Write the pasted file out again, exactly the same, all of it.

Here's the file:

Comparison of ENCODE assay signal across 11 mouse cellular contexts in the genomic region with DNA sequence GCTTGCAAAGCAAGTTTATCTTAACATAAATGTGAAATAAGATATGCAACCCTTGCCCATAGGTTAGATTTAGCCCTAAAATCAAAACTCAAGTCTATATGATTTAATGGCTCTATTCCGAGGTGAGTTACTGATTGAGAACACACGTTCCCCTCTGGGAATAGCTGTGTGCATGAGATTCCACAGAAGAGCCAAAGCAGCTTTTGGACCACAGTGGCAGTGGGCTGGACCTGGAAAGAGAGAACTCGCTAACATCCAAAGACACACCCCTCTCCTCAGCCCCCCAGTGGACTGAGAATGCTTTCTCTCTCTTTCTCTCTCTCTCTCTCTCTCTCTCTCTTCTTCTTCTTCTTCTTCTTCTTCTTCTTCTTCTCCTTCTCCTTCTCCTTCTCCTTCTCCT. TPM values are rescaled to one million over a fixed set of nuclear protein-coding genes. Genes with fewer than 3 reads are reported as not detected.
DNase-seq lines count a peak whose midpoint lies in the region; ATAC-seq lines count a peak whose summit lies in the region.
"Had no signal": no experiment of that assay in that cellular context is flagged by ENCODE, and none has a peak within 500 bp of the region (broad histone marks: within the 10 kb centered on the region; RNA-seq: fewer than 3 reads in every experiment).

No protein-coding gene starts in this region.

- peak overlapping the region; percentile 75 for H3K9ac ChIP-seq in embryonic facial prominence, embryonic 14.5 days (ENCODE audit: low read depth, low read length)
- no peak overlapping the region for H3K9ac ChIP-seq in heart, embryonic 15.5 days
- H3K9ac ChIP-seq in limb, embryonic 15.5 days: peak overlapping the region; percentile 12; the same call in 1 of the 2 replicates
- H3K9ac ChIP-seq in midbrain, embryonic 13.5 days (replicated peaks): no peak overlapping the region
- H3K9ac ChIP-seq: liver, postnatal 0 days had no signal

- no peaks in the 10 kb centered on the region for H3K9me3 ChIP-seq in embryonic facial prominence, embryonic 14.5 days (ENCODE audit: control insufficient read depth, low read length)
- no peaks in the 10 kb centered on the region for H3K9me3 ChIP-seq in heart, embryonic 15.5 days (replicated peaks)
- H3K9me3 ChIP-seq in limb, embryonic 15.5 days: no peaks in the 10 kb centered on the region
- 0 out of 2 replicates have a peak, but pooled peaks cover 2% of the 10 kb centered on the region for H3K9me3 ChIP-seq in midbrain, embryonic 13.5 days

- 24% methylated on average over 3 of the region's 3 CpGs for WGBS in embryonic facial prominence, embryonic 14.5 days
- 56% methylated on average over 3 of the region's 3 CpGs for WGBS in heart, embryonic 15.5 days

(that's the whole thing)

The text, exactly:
Comparison of ENCODE assay signal across 11 mouse cellular contexts in the genomic region with DNA sequence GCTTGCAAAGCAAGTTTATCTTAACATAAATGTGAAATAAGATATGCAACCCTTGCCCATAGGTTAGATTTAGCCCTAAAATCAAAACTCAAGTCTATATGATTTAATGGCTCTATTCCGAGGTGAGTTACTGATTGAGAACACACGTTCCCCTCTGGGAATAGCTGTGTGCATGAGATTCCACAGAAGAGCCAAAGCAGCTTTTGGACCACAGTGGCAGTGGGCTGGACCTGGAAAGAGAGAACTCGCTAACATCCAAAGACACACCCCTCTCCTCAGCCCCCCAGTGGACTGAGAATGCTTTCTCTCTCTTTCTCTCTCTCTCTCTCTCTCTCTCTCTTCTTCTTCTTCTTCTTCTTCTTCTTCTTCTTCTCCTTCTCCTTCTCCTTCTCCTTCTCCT. TPM values are rescaled to one million over a fixed set of nuclear protein-coding genes. Genes with fewer than 3 reads are reported as not detected.
DNase-seq lines count a peak whose midpoint lies in the region; ATAC-seq lines count a peak whose summit lies in the region.
"Had no signal": no experiment of that assay in that cellular context is flagged by ENCODE, and none has a peak within 500 bp of the region (broad histone marks: within the 10 kb centered on the region; RNA-seq: fewer than 3 reads in every experiment).

No protein-coding gene starts in this region.

- peak overlapping the region; percentile 75 for H3K9ac ChIP-seq in embryonic facial prominence, embryonic 14.5 days (ENCODE audit: low read depth, low read length)
- no peak overlapping the region for H3K9ac ChIP-seq in heart, embryonic 15.5 days
- H3K9ac ChIP-seq in limb, embryonic 15.5 days: peak overlapping the region; percentile 12; the same call in 1 of the 2 replicates
- H3K9ac ChIP-seq in midbrain, embryonic 13.5 days (replicated peaks): no peak overlapping the region
- H3K9ac ChIP-seq: liver, postnatal 0 days had no signal

- no peaks in the 10 kb centered on the region for H3K9me3 ChIP-seq in embryonic facial prominence, embryonic 14.5 days (ENCODE audit: control insufficient read depth, low read length)
- no peaks in the 10 kb centered on the region for H3K9me3 ChIP-seq in heart, embryonic 15.5 days (replicated peaks)
- H3K9me3 ChIP-seq in limb, embryonic 15.5 days: no peaks in the 10 kb centered on the region
- 0 out of 2 replicates have a peak, but pooled peaks cover 2% of the 10 kb centered on the region for H3K9me3 ChIP-seq in midbrain, embryonic 13.5 days

- 24% methylated on average over 3 of the region's 3 CpGs for WGBS in embryonic facial prominence, embryonic 14.5 days
- 56% methylated on average over 3 of the region's 3 CpGs for WGBS in heart, embryonic 15.5 days